Valencia Community College has banned the use of vaginal probes in its sonography program, the college’s president, Sandy Shugart, told the Orlando Sentinel Tuesday. The decision came after two students filed a lawsuit against the college, alleging that they underwent forced vaginal probing by other students as part of their training in the program. The students claimed that the program’s directors said the students would be retaliated against if they did not comply with the probing.
Shugart told the Sentinel in an emailed statement that the controversy surrounding the lawsuit was responsible for the end of the training and students would instead use simulators and time spent in clinical settings with professionals to learn techniques. Testicular ultrasound exams were also banned.
“Weighed down by the distraction of the current controversy, the value of voluntary peer-to-peer participation in transvaginal ultrasound scanning no longer rises above the benefit of using simulation technology, especially in light of recent advances in that technology,” Shugart said.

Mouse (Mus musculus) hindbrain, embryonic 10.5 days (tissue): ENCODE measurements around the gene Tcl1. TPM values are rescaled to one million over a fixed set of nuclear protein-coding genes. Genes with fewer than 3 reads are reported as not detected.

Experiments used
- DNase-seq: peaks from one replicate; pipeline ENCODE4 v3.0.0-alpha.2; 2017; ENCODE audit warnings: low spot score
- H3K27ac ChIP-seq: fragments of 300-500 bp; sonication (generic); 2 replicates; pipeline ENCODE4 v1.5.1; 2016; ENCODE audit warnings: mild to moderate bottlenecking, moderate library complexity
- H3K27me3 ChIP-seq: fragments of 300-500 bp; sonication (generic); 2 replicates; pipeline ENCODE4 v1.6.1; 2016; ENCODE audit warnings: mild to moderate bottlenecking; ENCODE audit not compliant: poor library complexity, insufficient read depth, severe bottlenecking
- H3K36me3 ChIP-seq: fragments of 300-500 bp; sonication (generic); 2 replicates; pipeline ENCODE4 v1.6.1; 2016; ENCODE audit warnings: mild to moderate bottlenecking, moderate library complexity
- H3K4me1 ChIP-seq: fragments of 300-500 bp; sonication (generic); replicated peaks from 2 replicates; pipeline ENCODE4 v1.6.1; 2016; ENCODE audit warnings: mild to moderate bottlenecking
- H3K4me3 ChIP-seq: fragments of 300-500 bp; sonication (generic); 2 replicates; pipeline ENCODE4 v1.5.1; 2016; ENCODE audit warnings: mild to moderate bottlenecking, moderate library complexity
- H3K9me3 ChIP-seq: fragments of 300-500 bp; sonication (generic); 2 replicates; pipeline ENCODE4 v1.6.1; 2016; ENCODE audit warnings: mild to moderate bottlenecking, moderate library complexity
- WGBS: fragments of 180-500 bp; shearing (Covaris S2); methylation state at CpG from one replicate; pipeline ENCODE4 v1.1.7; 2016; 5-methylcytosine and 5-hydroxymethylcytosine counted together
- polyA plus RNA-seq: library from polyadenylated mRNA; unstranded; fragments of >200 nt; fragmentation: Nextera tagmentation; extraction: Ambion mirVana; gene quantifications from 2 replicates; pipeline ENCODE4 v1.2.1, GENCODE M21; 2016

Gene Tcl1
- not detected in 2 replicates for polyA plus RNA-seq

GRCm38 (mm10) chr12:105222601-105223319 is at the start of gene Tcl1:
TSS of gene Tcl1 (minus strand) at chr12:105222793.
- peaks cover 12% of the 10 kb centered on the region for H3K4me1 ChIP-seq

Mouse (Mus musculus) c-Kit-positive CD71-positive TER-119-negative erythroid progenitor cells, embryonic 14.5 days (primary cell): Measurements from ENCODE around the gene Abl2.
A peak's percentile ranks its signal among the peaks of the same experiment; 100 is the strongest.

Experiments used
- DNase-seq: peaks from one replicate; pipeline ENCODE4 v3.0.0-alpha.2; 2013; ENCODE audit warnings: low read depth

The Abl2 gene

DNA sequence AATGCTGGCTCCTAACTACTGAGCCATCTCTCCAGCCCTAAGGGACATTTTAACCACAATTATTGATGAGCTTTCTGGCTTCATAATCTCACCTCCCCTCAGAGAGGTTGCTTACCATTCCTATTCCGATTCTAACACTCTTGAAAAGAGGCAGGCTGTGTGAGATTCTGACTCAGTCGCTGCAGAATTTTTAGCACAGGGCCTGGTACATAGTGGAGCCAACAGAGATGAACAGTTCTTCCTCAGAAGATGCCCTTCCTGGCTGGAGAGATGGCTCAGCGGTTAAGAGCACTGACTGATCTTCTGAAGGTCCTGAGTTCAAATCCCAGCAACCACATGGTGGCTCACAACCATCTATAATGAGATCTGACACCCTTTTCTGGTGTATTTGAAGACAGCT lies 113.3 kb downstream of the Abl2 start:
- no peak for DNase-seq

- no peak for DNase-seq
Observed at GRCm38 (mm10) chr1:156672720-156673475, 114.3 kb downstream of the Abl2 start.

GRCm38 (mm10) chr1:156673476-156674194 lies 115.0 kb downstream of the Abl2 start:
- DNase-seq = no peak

A third-party investigation into Valencia’s sonography program by the law firm Allen Norton & Blue found that “the learning environment in the program did not amount to an unlawfully discriminatory or otherwise abusive environment,” according to a letter sent by the firm to the Sentinel. All four faculty members in the investigation, three of whom were named in the lawsuit, remain employed at Valencia.
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